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The Message

Wisdom for the Heart / Dr. Stephen Davey
The Truth Network Radio
June 19, 2024 12:00 am

The Message

Wisdom for the Heart / Dr. Stephen Davey

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June 19, 2024 12:00 am

In this episode, we dive into the contemporary challenge facing the church today: the call to replace traditional preaching with more modern, less confrontational methods. Despite the growing trend of "McChurch" services, where fast-paced, light-hearted, and non-confrontational elements are prioritized, we reaffirm the timeless importance of preaching God's Word.

We'll explore how scripture mandates the preaching of doctrine and truth, referencing key biblical passages where Jesus, Paul, and other apostles emphasized the necessity of preaching. We discuss the cultural shift away from preaching and its implications, drawing from 2 Timothy 4:2-4, where Paul warns Timothy to remain steadfast in his preaching role despite the inevitable turn of people towards myths and ear-tickling teachings.

Join us as we journey through the book of Acts, particularly Acts 13, where we witness the first missionary journey of Paul and Barnabas. We unpack Paul's powerful sermon in Pisidian Antioch, highlighting the two key aspects of his message: the history of Israel and the proclamation of Jesus as the promised Savior. We also reflect on the significance of forgiveness and freedom in Christ, as presented by Paul, and the immediate impact of his preaching on both the Gentile believers and the opposing Jews.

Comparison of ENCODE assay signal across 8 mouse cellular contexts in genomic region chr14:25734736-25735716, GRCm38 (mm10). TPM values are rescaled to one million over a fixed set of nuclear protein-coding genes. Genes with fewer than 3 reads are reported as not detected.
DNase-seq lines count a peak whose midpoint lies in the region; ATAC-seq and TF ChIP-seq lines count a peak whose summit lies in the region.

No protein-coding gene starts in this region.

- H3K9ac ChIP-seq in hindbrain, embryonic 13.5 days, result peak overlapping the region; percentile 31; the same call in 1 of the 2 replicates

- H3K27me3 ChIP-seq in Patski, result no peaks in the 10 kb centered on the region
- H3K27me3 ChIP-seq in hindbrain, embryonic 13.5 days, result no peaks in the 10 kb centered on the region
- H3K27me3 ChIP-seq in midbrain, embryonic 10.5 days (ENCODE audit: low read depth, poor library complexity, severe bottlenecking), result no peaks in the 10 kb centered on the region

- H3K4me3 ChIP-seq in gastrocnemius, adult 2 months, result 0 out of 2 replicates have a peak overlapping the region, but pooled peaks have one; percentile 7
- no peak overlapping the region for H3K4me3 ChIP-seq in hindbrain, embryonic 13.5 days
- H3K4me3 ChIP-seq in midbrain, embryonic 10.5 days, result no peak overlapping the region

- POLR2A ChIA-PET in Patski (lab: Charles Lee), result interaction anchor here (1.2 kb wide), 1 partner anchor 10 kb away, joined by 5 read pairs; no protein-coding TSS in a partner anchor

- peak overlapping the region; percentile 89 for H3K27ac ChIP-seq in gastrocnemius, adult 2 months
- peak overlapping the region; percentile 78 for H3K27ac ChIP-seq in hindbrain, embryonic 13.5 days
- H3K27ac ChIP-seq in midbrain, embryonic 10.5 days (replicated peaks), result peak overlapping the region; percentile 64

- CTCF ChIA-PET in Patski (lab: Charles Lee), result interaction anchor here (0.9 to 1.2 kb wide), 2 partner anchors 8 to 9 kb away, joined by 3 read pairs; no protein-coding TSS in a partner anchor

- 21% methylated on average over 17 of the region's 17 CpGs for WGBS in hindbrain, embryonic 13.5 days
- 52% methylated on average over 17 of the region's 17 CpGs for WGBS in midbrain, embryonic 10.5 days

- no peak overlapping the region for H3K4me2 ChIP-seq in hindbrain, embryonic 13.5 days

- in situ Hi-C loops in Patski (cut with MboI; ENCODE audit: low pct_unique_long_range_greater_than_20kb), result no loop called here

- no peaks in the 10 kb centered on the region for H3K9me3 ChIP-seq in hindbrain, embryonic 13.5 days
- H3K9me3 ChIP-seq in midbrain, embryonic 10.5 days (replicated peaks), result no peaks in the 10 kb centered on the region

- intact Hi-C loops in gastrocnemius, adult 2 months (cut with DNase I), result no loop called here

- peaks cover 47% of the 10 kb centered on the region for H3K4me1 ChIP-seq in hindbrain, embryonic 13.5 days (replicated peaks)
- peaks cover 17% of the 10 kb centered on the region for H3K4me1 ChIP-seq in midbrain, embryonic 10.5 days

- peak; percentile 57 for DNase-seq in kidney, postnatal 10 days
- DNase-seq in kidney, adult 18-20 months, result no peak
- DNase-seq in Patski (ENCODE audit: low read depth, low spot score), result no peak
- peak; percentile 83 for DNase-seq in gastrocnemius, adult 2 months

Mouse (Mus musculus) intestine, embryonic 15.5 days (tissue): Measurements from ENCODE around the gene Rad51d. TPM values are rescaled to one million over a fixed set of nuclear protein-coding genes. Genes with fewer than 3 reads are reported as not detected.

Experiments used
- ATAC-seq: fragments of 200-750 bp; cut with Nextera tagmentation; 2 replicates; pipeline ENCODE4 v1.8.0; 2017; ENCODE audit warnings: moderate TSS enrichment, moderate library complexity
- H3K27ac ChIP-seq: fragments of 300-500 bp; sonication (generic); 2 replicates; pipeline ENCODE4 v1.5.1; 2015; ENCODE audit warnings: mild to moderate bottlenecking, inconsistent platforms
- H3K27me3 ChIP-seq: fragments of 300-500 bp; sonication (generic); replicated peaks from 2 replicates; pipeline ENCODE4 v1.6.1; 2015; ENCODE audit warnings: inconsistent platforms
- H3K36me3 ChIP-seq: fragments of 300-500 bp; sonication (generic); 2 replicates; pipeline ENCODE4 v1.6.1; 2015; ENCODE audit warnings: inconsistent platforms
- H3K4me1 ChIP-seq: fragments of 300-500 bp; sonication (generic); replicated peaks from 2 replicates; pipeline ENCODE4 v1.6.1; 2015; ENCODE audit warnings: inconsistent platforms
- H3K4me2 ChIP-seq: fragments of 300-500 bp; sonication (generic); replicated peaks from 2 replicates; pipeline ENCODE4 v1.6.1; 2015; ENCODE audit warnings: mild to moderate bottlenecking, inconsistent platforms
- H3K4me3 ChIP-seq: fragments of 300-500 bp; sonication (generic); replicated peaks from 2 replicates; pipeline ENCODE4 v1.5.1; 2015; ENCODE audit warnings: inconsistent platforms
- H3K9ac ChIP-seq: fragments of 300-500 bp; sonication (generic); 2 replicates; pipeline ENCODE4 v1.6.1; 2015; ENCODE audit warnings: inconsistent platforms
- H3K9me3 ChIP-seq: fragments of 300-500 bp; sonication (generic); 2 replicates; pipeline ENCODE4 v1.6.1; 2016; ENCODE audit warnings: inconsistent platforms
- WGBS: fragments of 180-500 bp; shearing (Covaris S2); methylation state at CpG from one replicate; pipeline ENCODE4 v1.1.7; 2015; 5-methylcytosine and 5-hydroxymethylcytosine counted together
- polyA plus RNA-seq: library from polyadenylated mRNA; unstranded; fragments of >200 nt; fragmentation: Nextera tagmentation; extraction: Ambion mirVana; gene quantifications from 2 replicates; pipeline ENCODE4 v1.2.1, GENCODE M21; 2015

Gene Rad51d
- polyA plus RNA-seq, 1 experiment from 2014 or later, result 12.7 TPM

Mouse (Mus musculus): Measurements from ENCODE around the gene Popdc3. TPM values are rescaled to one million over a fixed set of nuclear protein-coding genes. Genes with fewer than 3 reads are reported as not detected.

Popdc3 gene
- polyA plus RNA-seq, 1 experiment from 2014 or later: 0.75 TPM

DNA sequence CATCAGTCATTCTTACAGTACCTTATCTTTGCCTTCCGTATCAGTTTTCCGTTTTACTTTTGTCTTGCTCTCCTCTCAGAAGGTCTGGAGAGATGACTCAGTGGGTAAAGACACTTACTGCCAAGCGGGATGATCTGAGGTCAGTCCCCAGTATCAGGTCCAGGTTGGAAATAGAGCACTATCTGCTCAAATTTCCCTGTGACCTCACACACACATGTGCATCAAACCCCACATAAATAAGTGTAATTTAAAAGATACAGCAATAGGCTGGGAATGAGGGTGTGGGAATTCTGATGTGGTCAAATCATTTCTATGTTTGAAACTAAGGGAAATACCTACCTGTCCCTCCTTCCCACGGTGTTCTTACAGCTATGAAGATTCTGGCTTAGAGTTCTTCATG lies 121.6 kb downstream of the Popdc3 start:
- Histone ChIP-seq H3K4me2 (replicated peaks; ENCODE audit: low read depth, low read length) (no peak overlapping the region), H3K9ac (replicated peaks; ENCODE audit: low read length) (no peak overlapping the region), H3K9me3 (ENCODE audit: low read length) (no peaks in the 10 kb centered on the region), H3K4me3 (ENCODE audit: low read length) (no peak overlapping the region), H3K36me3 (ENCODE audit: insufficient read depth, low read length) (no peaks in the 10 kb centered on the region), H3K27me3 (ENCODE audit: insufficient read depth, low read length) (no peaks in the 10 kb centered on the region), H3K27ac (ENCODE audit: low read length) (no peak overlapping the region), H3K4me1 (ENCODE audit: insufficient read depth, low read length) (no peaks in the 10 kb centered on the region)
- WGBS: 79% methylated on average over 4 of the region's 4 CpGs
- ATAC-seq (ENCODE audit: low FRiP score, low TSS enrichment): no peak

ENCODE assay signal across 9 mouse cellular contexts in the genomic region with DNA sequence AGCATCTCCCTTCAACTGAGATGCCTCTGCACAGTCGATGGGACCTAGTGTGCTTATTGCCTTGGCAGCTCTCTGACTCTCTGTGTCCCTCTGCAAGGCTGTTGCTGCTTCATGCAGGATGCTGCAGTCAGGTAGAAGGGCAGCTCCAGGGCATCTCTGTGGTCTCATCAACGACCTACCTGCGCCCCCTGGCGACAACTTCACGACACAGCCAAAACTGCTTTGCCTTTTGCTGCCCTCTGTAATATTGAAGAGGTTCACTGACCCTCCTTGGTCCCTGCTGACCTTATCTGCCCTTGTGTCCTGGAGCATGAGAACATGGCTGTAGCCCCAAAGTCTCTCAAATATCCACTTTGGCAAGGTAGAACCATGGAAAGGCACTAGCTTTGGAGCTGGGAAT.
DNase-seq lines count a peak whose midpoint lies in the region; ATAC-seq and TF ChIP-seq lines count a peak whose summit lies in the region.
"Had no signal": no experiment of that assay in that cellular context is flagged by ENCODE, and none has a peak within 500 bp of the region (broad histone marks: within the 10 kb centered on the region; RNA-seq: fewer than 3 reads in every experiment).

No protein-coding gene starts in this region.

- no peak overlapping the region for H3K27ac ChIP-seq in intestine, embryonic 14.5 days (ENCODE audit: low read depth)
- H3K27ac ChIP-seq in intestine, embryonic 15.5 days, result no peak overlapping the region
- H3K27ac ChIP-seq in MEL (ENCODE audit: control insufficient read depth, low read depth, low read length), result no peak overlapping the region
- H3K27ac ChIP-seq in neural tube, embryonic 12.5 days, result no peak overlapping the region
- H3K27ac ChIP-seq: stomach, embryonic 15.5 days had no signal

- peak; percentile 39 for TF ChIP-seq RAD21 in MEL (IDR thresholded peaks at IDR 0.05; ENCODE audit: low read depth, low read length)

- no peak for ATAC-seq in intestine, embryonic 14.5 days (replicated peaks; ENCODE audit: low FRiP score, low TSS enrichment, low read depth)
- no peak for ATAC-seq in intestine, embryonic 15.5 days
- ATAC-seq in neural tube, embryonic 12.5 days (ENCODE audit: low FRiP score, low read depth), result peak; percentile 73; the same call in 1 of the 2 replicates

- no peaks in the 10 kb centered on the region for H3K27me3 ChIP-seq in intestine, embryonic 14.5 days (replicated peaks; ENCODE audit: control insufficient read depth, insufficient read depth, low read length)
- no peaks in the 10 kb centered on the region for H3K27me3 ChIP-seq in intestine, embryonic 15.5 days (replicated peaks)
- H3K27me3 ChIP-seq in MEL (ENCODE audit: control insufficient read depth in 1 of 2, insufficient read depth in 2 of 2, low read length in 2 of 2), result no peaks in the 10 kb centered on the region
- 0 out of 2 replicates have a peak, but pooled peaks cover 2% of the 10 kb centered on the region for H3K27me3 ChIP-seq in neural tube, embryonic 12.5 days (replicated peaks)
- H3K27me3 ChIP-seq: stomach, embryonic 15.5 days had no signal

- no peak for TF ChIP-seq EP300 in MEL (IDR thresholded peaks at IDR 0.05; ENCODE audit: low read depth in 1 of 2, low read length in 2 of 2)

This episode challenges us to hold firm to the biblical model of preaching, ensuring that the transformative power of God's Word continues to be proclaimed with boldness and conviction. We emphasize the need for the church to uphold and honor preaching as a vital method for spiritual growth and truth dissemination.


Part of the Gospel is the truth that Jesus Christ is your substitute.

Here's Steven Davey with this important reminder. Christ's name is written at the top of the volume of all your sins. Christ became, as it were, the criminal, and you became, as it were, the innocent party. Peter wrote, he bore in his body all our sin on the tree so that we being dead to sin could live under righteousness.